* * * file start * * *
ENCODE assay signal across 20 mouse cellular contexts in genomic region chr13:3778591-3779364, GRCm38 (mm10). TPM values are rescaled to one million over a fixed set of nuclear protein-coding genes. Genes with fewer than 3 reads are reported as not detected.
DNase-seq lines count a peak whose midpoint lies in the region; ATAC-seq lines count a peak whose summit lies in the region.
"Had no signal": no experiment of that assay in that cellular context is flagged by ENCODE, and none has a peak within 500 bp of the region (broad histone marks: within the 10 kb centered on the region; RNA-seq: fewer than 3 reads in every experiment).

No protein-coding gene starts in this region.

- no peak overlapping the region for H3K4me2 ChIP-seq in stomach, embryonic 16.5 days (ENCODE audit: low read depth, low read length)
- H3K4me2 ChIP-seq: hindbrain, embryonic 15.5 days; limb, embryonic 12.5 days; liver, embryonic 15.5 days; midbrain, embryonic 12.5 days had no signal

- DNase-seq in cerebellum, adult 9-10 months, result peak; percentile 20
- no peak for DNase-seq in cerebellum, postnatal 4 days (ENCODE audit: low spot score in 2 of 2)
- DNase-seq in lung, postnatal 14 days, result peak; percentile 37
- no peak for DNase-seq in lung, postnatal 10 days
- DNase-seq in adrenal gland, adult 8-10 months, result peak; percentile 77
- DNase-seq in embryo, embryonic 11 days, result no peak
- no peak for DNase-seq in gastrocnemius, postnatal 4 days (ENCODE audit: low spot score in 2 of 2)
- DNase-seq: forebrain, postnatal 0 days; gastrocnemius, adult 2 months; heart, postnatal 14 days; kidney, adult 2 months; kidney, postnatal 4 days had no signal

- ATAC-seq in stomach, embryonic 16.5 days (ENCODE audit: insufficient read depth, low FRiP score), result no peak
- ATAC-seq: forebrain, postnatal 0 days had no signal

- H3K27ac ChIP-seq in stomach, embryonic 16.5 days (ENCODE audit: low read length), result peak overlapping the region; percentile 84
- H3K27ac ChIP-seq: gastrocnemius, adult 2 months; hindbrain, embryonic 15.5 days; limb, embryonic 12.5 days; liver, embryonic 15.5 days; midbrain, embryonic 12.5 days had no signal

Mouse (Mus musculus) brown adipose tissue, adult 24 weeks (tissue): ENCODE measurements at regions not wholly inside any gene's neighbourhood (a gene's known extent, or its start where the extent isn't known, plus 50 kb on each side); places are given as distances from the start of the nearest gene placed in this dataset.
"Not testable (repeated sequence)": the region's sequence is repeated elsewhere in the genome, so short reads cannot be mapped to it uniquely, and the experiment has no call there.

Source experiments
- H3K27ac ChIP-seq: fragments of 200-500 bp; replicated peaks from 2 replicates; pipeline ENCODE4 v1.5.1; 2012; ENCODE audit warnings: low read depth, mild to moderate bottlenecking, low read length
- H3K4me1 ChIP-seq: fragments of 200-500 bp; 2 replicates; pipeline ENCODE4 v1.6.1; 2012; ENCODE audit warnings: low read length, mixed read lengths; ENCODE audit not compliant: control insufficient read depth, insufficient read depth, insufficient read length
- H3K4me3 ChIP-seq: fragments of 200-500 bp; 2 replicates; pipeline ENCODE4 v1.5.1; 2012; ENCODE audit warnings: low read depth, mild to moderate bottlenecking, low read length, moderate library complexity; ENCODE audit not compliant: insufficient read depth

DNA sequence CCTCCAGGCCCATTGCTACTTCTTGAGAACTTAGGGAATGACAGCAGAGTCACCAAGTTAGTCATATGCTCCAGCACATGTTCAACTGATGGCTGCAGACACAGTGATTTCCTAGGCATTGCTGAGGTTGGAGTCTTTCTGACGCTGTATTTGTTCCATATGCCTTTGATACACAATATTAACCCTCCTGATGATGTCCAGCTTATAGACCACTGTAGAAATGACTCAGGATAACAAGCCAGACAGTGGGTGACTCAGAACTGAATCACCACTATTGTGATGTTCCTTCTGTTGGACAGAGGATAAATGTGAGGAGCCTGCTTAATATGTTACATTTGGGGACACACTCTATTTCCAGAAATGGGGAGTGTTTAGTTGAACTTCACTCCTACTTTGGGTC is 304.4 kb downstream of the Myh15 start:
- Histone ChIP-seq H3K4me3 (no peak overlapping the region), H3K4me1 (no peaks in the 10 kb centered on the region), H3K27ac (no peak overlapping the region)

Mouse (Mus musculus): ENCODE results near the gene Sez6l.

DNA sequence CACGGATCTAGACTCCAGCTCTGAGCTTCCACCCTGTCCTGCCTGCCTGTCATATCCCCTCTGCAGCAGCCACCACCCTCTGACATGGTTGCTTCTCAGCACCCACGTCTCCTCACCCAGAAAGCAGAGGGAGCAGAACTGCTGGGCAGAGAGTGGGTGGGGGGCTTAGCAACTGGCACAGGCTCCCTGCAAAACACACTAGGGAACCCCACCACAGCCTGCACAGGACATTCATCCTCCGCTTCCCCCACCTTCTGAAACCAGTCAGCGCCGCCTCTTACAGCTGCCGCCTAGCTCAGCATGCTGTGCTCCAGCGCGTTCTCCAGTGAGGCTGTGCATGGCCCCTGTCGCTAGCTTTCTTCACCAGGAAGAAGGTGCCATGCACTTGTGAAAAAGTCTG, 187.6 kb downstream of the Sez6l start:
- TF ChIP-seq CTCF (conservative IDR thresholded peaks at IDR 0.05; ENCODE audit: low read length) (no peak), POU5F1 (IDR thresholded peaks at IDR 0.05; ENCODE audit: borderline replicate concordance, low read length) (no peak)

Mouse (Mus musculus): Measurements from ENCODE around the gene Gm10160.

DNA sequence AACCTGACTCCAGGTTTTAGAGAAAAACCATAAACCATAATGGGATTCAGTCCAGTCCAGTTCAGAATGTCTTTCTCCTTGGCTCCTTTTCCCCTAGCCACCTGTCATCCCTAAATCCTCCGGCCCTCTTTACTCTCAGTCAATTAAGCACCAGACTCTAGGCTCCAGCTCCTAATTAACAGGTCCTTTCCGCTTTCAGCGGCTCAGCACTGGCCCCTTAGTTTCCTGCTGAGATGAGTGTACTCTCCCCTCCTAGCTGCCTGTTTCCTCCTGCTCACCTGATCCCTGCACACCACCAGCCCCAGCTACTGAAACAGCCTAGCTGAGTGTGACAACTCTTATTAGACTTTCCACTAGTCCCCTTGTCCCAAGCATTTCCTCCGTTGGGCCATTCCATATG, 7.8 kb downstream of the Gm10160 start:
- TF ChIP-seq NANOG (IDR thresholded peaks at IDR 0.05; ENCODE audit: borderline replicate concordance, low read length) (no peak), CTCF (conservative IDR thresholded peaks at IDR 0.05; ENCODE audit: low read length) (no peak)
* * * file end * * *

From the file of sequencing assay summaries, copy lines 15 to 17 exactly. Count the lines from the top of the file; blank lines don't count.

- ATAC-seq in stomach, embryonic 16.5 days (ENCODE audit: insufficient read depth, low FRiP score), result no peak
- ATAC-seq: forebrain, postnatal 0 days had no signal

- H3K27ac ChIP-seq in stomach, embryonic 16.5 days (ENCODE audit: low read length), result peak overlapping the region; percentile 84